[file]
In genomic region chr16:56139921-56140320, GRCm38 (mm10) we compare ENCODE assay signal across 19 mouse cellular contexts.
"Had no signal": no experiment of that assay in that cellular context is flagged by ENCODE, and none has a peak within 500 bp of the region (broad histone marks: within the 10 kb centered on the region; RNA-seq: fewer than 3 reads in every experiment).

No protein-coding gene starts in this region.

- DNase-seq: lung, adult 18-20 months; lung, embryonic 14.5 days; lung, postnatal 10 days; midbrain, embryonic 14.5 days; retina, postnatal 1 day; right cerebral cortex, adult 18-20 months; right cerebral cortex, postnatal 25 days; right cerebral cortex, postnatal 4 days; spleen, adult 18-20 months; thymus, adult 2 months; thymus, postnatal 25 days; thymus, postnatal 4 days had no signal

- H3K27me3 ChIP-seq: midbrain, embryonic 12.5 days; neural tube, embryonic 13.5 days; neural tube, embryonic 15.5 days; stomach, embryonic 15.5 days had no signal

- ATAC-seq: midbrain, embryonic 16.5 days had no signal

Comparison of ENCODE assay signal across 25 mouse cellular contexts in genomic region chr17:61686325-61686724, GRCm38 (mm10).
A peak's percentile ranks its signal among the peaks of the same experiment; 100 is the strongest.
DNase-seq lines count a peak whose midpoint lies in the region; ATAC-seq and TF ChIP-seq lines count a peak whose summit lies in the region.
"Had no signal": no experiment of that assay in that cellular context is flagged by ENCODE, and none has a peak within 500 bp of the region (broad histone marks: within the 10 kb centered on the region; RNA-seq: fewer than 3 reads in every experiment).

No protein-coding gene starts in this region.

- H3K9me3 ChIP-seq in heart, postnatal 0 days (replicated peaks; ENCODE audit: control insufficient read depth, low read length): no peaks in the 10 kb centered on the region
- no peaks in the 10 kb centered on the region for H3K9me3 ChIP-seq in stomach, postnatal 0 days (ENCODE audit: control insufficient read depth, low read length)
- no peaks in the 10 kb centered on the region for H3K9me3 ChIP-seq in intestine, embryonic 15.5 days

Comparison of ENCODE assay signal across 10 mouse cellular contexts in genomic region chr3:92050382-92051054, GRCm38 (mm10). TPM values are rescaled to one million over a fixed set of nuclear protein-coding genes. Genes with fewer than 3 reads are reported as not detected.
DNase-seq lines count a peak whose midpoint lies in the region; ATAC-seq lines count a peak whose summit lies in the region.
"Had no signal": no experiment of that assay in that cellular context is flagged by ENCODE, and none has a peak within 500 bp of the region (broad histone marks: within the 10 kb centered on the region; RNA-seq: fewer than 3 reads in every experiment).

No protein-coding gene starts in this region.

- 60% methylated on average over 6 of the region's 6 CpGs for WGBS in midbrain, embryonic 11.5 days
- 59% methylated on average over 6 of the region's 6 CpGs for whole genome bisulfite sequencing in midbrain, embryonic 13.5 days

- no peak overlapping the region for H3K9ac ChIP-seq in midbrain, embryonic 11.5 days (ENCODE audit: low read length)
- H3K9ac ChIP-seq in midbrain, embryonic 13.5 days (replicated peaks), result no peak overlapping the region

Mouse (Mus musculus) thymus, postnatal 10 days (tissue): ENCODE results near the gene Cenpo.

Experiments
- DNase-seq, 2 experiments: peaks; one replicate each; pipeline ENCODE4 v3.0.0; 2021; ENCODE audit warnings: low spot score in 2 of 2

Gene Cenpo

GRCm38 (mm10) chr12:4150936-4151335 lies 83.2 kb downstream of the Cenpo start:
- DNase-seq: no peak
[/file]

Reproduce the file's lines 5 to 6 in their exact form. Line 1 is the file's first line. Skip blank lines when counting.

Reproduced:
- H3K27me3 ChIP-seq: midbrain, embryonic 12.5 days; neural tube, embryonic 13.5 days; neural tube, embryonic 15.5 days; stomach, embryonic 15.5 days had no signal

- ATAC-seq: midbrain, embryonic 16.5 days had no signal